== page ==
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“Mother Tongue” contextualizes language through art

Poet and visual artist Valencia Robin visualizes the power and complexity of language in this multimedia exhibit

In addition to visualizing language as a tool for self-expression, Robin’s work simultaneously touches on how language can be used as a tool for oppression.
In addition to visualizing language as a tool for self-expression, Robin’s work simultaneously touches on how language can be used as a tool for oppression.

Vibrant brushstrokes have depth underneath at Second Street Gallery’s “Mother Tongue” exhibit, on display from Feb. 3 through March 24. Showcasing the work of Class of 2018 alumna Valencia Robin — who graduated with an MFA in Creative Writing — the solo exhibition explores language with abstract paintings and mixed media art. 

An award-winning Charlottesville-based poet and artist, Robin has been both harnessing and pondering the power of language for years. Specifically, she enjoys exploring “its joys, its limits and its relationship to history.”

“I take great pleasure in language’s ability to give expression to my imagination and experiences," Robin wrote in a statement accompanying the exhibit. “While words can never be the things they’re meant to represent, the work of trying to capture a particular moment — to place the words in the right order — can be extremely satisfying.”

The exhibit features 18 pieces and two poems. Each plays a role in depicting the complexities of verbal and written expression and Robin’s relationship with the latter. Each canvas is vivid and full of color, with pieces like “Research” and “Memory is a Strange Thing” layering acrylic paint over pencil to convey multiple themes simultaneously.

“I like acrylic paint because it dries quickly, which allows me to try one idea after another without waiting,” Robin said in an interview with The Cavalier Daily. “There are often dozens of other paintings underneath my finished work. I like the thick surfaces that layering produces. I also love the idea of all that hidden history.”

The trio of canvases that make up “Always Elsewhere” and “Poem for 17 Fingers” are some of the exhibit’s assemblages — artwork consisting of three-dimensional elements on canvas — which mix media. The combination of different textures and materials in these pieces shows another side of Robin’s aesthetic, a side that enjoys “arranging, shaping and building.”

In addition to visualizing language as a tool for self-expression, Robin’s work simultaneously touches on how language can be used as a tool for oppression.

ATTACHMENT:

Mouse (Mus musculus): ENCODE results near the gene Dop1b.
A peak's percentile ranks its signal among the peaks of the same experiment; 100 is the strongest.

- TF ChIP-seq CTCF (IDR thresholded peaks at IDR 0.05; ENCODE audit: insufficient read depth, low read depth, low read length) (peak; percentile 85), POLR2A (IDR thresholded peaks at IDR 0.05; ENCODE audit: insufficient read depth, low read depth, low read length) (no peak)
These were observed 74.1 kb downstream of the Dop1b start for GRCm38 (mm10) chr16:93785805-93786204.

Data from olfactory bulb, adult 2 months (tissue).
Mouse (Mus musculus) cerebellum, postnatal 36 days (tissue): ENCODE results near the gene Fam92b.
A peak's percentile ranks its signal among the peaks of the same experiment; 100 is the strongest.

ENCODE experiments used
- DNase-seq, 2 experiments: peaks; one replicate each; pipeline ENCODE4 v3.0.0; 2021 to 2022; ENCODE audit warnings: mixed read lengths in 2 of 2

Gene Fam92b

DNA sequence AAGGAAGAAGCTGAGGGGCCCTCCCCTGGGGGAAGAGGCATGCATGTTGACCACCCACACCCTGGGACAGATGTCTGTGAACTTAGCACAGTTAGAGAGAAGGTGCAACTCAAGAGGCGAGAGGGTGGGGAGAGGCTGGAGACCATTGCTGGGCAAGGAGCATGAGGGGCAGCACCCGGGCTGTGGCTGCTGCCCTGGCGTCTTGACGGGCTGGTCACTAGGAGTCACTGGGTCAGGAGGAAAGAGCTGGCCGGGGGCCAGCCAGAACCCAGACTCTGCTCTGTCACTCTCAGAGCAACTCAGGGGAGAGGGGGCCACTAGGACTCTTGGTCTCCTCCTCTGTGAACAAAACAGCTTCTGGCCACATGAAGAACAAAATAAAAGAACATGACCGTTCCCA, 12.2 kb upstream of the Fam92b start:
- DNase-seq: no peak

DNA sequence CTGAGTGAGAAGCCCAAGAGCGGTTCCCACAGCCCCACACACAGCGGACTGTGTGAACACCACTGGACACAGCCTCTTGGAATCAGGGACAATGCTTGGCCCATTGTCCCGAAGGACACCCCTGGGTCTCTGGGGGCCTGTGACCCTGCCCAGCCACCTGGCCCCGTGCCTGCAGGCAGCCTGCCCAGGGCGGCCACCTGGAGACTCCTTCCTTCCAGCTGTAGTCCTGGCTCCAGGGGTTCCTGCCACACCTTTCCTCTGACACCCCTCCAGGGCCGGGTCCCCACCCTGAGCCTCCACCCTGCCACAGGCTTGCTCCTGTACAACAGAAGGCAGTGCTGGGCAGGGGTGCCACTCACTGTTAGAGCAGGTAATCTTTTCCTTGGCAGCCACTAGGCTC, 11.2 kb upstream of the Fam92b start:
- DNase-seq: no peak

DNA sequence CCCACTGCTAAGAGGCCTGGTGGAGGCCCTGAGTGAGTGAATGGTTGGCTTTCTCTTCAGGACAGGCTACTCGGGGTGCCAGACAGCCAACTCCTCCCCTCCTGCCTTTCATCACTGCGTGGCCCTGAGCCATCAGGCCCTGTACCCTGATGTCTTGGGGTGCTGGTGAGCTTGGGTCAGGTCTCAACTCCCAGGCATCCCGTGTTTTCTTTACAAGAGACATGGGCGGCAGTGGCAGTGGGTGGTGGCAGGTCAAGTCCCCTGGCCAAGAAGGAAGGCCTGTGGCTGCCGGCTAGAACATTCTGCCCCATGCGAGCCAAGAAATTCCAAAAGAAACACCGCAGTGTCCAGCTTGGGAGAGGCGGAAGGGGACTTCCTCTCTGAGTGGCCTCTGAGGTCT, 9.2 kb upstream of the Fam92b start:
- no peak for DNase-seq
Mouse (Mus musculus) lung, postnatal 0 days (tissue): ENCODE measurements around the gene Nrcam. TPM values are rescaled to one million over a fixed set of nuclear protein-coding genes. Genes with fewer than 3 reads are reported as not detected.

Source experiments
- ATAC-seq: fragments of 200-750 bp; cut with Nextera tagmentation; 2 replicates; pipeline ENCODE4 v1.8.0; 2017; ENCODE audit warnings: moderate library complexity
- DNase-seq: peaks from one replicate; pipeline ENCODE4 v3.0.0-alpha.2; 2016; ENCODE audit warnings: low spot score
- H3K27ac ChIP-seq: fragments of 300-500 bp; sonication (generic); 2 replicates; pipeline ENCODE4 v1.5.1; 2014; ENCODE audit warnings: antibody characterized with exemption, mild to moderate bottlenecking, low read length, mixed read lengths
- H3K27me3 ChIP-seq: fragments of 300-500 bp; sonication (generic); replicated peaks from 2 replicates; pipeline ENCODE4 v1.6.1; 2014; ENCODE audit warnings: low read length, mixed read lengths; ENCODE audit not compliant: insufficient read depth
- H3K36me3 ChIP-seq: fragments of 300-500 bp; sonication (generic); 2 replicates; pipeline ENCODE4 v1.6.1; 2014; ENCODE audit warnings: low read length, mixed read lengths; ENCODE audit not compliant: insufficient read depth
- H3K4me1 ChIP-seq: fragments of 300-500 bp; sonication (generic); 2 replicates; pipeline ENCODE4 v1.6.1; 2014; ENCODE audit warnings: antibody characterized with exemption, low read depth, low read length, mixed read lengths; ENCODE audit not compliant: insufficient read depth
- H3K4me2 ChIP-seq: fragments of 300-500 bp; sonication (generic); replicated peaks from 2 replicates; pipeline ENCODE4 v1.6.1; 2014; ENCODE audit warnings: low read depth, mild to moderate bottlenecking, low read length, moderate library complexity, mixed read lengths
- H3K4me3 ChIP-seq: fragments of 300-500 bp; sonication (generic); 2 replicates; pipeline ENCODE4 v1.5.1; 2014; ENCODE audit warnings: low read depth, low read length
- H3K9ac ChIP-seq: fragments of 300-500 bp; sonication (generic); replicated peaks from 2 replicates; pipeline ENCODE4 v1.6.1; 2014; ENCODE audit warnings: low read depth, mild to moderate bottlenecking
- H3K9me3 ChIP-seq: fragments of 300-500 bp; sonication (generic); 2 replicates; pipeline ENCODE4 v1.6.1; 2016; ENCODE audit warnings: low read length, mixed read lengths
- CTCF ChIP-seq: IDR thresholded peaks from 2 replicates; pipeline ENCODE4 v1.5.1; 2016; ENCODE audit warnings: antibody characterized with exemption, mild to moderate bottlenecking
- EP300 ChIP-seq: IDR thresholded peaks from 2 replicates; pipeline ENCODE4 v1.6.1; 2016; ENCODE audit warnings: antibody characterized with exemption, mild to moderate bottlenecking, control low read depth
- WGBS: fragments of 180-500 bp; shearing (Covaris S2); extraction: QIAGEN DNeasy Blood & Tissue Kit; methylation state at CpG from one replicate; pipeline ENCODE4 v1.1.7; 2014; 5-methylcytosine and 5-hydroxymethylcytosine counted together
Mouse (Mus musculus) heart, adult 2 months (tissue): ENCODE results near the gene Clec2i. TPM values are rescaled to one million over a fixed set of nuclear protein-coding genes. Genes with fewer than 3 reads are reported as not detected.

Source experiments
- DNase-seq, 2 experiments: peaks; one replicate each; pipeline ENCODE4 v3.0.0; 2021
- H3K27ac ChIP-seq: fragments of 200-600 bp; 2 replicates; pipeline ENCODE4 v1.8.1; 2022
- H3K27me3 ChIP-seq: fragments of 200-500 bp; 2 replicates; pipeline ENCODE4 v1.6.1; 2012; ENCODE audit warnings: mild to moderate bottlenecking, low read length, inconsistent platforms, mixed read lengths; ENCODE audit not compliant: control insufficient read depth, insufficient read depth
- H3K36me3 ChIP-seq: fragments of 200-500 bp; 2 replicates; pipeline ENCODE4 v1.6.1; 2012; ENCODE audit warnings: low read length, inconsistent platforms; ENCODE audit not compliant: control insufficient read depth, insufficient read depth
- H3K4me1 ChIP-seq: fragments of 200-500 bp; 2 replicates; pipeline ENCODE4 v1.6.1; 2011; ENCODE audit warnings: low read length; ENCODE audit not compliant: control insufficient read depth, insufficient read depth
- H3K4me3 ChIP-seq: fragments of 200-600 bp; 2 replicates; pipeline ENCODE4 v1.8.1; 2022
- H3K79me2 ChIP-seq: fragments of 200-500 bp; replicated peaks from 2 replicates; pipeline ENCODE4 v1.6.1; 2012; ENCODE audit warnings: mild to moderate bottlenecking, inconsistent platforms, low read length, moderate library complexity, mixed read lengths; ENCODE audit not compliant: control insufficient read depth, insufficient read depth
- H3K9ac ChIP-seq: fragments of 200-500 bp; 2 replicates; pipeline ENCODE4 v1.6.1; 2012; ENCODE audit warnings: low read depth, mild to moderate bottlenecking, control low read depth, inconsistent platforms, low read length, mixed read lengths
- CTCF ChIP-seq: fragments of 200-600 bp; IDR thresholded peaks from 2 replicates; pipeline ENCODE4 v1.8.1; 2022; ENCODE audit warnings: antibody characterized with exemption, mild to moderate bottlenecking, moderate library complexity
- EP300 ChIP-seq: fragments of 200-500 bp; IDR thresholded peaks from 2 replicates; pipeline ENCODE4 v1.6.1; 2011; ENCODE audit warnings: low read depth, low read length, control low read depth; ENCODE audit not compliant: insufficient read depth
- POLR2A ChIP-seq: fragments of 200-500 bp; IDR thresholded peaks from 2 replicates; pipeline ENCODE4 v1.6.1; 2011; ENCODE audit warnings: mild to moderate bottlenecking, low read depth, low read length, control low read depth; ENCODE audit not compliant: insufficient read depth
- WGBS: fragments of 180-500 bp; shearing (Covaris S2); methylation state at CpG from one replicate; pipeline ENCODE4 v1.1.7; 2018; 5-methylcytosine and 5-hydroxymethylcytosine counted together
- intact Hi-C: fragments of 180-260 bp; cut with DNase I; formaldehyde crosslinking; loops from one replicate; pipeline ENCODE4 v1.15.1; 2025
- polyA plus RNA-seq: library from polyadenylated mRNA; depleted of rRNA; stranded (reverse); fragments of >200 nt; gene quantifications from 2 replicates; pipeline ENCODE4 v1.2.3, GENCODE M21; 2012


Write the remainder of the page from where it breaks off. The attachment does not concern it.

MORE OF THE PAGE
“As an African-American woman from the working class, I’m all too aware of how the words I use and the way I speak [are] intricately bound up with power, how social spaces and institutions — schools, work, government — control the use of language, how language allows certain groups to gain credibility and access while marking others as unworthy of those things,” Robin said in her exhibition statement. 

When asked if she taps into the same headspace when creating visual art that she does when creating poetry, Robin explained that while the two forms require different things — skills, processes and mindsets — they both come from the same urge to create. For her, her poetry and her paintings inspire and support each other. 

“They’re like two rooms in the same house and the doors are always open,” Robin said.

“Mother Tongue” is an insightful collection of art conveying that language is not merely words, but a way to build community and preserve culture and history. Like poetry, Robin sees visual art as its own form of language — one that can sometimes communicate what cannot be verbalized. 

“Everything I do creatively is about language in a sense, about trying to turn what I’m thinking and feeling into something I can actually see and touch,” Robin said.

Robin is currently working on getting the exhibit into other gallery spaces. At the same time, Robin is engaged in new and exciting creative projects. She is in the process of creating a series of collages, as well as getting into video — a combination that she believes will allow her to bring poetry and visuals together “organically.” 

Before the exhibit closes at Second Street Gallery, opportunities and activities have been arranged to give the community chances to interact with the art and Robin. Second Street Gallery is inviting writers of all ages to submit pieces of writing — poems, essays or short stories —  in response to the feelings or thoughts that the pieces in the exhibit elicit. All submissions are due March 10. Robin will be returning to the gallery for a hands-on art workshop March 18.

Robin is also a teacher and an arts administrator. She leads young people and adults in writing workshops and travels around the country to do readings at colleges and universities.


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